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Crews Keep the Concrete Moving

Tuesday, October 13, 2015

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Motorists in Utah are catching sight of a new bridge over the I-15, but it’s not meant for vehicles, cyclists or even pedestrians, and it’s not a permanent addition.

The Utah Department of Transportation has erected a temporary conveyor bridge to make construction of a section of the highway safer, more efficient and less disruptive.

Salt Lake Tribune

UDOT erected a temporary conveyor bridge to to make construction of a section of the highway safer, more efficient and less disruptive.

UDOT is using this uncommon bridge in the midst of phase one of its work on the Point of the Mountain highway reconstruction project just outside of Salt Lake City.

Improving Workflow

The conveyor bridge was built to carry concrete overtop of the highway, delivering it from the batch plant directly into the work zone in the freeway where lanes are being rebuilt alongside existing travel lanes, UDOT project director Tim Rose told the Deseret News.

At 100 feet in length and 20 feet wide, the conveyor belt and supporting bridge structure are capable of holding up to eight tons, the Daily Herald reported.

Rose indicates that a creative solution like this is very useful in a major construction project, adding that the primary reason to make use of a bridge such as this is to save the contractor time and money.

Some of the benefits UDOT is seeing from the conveyor bridge solution include work continuing without interrupting traffic; fewer truck trips, which reduces exhaust emissions and fuel consumption; as well as improved safety for drivers.

Additionally, “[w]e’re eliminating 15,000 trucks,” Rose said. “Instead of taking 15 to 20 minutes to get a truck to the work site, we’re getting there in (just a few) minutes.”

He told the Salt Lake Tribune that without the conveyor, they would be unable to get their trucks into the work zone safely during the day; they would be limited to night work alone. However the bridge “allows us to run 24/7. This will allow them to work all day, double shifts.”

It is constructed to ensure that concrete doesn’t falling onto drivers passing underneath and also includes security measures to prohibit trespassers.

Getting from Point A to Point B

The conveyor carries several tons of concrete from a site east of the interstate to the center of the freeway, according to the Herald, where the concrete drops into a waiting bin.

Salt Lake Tribune
Salt Lake Tribune

The conveyor carries several tons of concrete from a site east of the interstate to the center of the freeway, where the concrete drops into a waiting bin.

Rose explained that the concrete mix on the conveyor is not “wet, gray cow pies,” but a mix that is extremely condensed and stiff.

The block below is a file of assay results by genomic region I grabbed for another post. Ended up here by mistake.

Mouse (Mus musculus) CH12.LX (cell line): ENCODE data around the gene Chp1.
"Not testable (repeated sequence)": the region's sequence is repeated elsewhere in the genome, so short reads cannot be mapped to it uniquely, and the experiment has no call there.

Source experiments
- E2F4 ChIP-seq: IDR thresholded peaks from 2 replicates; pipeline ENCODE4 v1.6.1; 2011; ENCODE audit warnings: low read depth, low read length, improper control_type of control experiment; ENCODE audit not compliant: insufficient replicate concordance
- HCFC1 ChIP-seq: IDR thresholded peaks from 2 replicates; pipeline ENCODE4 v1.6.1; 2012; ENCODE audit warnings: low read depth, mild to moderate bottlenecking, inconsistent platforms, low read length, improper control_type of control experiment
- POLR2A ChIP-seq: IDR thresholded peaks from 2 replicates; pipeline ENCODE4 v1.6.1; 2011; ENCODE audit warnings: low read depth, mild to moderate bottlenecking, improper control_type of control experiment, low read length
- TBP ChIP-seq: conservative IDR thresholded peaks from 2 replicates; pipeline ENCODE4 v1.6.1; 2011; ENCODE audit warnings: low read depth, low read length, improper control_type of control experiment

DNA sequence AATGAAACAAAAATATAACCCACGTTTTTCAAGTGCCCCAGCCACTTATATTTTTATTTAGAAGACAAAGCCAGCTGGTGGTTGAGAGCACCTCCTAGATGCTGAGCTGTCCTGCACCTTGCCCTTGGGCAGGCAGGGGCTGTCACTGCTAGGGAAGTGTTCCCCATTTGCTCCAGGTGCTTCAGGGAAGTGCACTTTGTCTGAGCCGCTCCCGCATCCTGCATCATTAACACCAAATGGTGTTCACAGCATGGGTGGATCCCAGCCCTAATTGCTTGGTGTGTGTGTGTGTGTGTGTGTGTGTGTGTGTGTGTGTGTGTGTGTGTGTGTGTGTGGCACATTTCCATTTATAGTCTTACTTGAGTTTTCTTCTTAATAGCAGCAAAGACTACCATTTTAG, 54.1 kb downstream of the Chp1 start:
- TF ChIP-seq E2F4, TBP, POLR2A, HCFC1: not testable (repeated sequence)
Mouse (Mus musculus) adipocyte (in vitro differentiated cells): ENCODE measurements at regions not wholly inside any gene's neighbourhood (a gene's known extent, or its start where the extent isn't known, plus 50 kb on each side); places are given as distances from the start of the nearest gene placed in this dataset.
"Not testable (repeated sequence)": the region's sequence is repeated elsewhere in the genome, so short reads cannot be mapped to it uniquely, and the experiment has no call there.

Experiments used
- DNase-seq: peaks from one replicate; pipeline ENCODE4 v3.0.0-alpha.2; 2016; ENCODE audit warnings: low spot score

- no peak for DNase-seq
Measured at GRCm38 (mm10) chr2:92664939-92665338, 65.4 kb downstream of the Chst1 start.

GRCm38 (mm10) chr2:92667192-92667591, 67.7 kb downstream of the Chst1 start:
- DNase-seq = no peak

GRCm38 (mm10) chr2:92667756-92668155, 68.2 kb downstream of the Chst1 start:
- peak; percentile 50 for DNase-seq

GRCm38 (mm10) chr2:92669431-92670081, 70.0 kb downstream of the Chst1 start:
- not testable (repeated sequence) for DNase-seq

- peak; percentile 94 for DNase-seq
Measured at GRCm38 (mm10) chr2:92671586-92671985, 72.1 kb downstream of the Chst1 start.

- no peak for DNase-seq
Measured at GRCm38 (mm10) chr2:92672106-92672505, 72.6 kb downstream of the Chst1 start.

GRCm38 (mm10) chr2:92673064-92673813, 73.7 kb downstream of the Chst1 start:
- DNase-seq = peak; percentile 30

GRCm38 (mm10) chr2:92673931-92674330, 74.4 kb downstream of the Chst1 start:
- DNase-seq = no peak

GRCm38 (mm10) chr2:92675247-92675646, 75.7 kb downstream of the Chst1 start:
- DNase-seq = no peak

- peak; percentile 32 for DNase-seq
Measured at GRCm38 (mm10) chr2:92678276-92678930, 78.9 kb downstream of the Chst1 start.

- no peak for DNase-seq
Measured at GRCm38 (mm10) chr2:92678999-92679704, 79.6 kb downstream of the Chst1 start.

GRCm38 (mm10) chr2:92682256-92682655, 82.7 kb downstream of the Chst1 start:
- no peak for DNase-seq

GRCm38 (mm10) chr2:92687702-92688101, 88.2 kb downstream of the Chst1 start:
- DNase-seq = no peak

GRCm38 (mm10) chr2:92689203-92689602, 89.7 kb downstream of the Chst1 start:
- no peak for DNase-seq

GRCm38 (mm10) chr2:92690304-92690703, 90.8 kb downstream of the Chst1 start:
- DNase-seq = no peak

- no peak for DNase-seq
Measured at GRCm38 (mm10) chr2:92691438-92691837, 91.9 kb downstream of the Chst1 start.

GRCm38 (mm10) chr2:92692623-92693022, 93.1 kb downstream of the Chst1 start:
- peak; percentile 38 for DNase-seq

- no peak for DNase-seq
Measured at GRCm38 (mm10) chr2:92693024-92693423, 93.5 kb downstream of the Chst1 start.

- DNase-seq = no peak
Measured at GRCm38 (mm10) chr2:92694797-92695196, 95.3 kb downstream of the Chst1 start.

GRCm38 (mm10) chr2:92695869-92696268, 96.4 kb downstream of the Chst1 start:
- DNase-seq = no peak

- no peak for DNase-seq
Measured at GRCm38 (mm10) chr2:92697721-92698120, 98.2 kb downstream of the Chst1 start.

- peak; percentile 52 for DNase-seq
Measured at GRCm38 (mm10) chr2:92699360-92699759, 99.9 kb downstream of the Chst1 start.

“This is not the normal wet concrete you’ve seen,” Rose told the paper. “We call it slump. That’s a technical term for how stiff the concrete is, 10 on the high side, zero on the low side.”

The concrete mix they use is either a zero or one, he said, adding, “It’s probably stiffer than the gravel we use.”

There are two mixers at the batch plant at Point of the Mountain. As one hopper unloads onto the conveyor belt, the other is mixing.

“It’s so stiff, we have to use a vibrator to get it to lay down,” Rose said.

Once the concrete arrives at the end of the bridge and the belt rolls under for its return trip, the concrete extends out over a truck waiting below, breaks and falls into its bin.

A Novel Solution on Point

Though it’s the first time such a structure has been used over a highway in Utah, according to Rose, it is not a new invention. Known as a "Bailey bridge," the Tribune reports, British developed the idea of a portable, prefabricated, truss bridge was during World War II, and it was used extensively by British, Canadian and American military engineering units.

“The Point” project will widen the highway to six lanes in each direction, replace old pavement with new concrete, reconstruct the 14600 South interchange, enhance the existing traffic management system, and include new signs and striping on the roadway Deseret News reported.

According to the Tribune, these oldest parts of the highway, built in the 1960s, were known to buckle under the heat of the summer sun.

Begun in March, phase one of the $252 million project, expanding I-15 to six lanes each way from Lehi to Draper, is scheduled for completion in the fall of 2016.

Phase two, the reconstruction of I-15 from SR 92 to Lehi Main Street, is scheduled for 2021.

   

Tagged categories: Asia Pacific; Bridges; EMEA (Europe, Middle East and Africa); Infrastructure; Latin America; North America; Program/Project Management; Roads/Highways; Uncured concrete

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